Buyers and Purchasing Agents

Career, Salary and Education Information

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What Buyers and Purchasing Agents Do[About this section] [To Top]

Buyers and purchasing agents buy products and services for organizations to use or resell. They evaluate suppliers, negotiate contracts, and review the quality of products.

Duties of Buyers and Purchasing Agents

Buyers and purchasing agents typically do the following:

  • Evaluate suppliers on the basis of the price, quality, and speed of delivery of their products and services
  • Interview vendors and visit suppliers’ plants and distribution centers to examine and learn about products, services, and prices
  • Attend meetings, trade shows, and conferences to learn about new industry trends and make contacts with suppliers
  • Analyze price proposals, financial reports, and other information to determine reasonable prices
  • Negotiate contracts on behalf of their organization
  • Work out agreements with suppliers, such as when products will be delivered
  • Meet with staff and vendors to discuss defective or unacceptable goods or services and determine corrective action
  • Evaluate and monitor contracts to be sure that vendors and supplies comply with the terms and conditions of the contract and to determine the need for changes
  • Maintain and review records of items bought, costs, deliveries, product performance, and inventories

Buyers and purchasing agents buy farm products, durable and nondurable goods, and services for organizations and institutions. They try to get the best deal for their organization: the highest quality goods and services at the lowest cost. They do this by studying sales records and inventory levels of current stock, identifying foreign and domestic suppliers, and keeping up to date with changes affecting both the supply of, and demand for, products and materials.

Purchasing agents and buyers consider price, quality, availability, reliability, and technical support when choosing suppliers and merchandise. To be effective, purchasing agents and buyers must have a working technical knowledge of the goods or services they are purchasing.

Evaluating suppliers is one of the most critical functions of a buyer or purchasing agent. Many organizations run on a lean manufacturing schedule and use just-in-time inventories, so any delays in the supply chain can shut down production and cause the organization to lose customers.

Buyers and purchasing agents use many resources to find out all they can about potential suppliers. They attend meetings, trade shows, and conferences to learn about new industry trends and make contacts with suppliers.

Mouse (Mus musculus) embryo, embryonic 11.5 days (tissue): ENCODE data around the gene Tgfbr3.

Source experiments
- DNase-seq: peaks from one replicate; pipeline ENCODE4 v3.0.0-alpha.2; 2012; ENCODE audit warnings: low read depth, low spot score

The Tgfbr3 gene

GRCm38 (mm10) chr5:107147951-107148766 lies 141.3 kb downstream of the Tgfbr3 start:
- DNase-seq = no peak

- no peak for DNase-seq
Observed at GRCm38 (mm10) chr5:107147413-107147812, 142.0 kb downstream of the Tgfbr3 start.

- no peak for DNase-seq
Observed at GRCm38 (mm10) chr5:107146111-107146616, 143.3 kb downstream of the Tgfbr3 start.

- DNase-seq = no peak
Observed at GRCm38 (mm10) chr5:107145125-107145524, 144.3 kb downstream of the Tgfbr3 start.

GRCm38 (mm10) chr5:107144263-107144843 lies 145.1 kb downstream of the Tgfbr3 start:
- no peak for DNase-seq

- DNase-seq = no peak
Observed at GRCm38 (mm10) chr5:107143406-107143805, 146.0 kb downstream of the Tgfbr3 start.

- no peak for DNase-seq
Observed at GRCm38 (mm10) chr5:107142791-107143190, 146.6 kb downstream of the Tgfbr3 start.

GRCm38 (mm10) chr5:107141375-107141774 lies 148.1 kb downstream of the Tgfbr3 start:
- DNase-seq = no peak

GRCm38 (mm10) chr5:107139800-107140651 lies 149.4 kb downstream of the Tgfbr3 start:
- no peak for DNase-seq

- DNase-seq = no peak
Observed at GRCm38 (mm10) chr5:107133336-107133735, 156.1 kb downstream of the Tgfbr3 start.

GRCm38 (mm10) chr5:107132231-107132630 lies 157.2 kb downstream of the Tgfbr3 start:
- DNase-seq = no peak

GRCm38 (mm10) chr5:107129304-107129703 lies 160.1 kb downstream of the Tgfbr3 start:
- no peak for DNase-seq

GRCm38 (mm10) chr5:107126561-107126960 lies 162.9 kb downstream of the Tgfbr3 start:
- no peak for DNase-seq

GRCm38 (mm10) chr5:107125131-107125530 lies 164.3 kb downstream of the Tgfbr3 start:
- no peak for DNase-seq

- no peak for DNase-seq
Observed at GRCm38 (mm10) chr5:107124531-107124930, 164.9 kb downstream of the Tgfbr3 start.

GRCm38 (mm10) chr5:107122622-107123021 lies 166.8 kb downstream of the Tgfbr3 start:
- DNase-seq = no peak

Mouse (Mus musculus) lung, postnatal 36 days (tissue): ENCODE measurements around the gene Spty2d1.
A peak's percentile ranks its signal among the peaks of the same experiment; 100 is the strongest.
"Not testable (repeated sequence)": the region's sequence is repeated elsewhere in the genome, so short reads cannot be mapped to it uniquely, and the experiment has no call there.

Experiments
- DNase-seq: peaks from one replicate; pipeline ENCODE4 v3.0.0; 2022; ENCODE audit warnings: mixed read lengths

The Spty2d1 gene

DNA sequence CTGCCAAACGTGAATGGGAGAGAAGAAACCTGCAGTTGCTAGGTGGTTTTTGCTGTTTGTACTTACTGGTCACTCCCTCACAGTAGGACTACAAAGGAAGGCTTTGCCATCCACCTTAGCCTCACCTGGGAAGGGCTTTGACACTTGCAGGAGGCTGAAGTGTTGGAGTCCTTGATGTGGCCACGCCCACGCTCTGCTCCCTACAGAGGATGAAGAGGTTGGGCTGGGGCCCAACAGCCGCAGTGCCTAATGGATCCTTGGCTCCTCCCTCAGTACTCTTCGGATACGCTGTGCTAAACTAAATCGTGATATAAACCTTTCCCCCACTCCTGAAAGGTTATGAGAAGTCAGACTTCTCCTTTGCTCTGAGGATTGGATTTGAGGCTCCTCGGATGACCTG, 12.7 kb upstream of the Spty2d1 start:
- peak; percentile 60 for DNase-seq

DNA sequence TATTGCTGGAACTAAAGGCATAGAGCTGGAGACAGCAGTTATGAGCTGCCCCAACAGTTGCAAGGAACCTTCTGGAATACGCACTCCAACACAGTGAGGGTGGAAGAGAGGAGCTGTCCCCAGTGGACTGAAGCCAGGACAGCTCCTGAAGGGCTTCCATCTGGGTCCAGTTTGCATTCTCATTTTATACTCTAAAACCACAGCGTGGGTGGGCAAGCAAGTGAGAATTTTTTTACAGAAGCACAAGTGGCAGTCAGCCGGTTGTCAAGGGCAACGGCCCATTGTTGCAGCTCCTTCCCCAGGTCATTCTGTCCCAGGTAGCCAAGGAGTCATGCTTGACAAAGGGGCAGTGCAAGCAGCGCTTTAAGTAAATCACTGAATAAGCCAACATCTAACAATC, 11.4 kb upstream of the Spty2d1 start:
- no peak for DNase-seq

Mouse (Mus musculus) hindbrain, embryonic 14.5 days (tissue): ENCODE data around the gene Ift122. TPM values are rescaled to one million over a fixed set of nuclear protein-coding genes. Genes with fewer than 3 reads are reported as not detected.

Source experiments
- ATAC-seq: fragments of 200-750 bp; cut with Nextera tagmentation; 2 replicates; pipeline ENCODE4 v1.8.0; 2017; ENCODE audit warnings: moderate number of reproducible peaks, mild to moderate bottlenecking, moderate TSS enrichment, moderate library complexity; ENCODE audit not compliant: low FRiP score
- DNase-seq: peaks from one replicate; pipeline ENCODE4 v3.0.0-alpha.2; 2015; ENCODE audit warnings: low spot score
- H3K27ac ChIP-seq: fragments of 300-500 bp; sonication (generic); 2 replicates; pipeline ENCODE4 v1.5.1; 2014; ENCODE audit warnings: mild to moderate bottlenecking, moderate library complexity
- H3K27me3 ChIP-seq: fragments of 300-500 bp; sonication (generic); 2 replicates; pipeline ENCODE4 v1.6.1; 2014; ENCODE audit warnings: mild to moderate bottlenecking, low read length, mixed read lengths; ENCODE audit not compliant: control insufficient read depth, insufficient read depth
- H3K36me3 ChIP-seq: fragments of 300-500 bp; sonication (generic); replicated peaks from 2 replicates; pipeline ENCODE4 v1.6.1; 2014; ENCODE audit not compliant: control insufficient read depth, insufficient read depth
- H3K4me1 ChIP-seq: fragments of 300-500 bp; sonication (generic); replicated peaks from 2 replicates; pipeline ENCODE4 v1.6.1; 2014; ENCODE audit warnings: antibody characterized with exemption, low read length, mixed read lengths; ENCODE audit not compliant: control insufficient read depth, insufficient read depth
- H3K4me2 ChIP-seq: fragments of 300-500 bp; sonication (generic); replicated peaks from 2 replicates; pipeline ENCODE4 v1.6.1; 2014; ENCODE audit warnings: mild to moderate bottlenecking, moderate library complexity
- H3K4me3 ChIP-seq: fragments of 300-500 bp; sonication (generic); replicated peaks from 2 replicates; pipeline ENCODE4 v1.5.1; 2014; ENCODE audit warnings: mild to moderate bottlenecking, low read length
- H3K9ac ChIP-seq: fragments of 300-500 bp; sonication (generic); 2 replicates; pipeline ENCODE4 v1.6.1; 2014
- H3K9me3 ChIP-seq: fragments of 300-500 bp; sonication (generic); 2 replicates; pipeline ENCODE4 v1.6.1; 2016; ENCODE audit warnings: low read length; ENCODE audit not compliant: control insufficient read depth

They often interview prospective suppliers and visit their plants and distribution centers to assess their capabilities. For example, they may discuss the design of products with design engineers, quality concerns with production supervisors, or shipping issues with managers in the receiving department.

Buyers and purchasing agents must make certain that the supplier can deliver the desired goods or services on time, in the correct quantities, and without sacrificing quality. Once they have gathered information on suppliers, they sign contracts with suppliers who meet the organization’s needs and they place orders.

Buyers who purchase items to resell to customers may determine which products their organization will sell. They need to be able to predict what will appeal to their customers. If they are wrong, they could jeopardize the profits and reputation of their organization.

Buyers who work for large organizations often specialize in purchasing one or two categories of products or services. Buyers who work for smaller businesses or government agencies may be responsible for making a greater variety of purchases.

Wholesale and retail buyers purchase goods for resale to consumers. Examples of these goods are clothing and electronics. Purchasing specialists who buy finished goods for resale are commonly known as buyers or merchandise managers.

Purchasing agents and buyers of farm products buy agricultural products for further processing or resale. Examples of these products are grain, cotton, and tobacco.

Purchasing agents, except wholesale, retail, and farm products buy items for the operation of an organization. Examples of these items are chemicals and industrial equipment needed for a manufacturing establishment, and office supplies.

Work Environment for Buyers and Purchasing Agents[About this section] [To Top]

Buyers and purchasing agents held about 443,200 jobs in 2014. The industries that employed the most buyers and purchasing agents were as follows: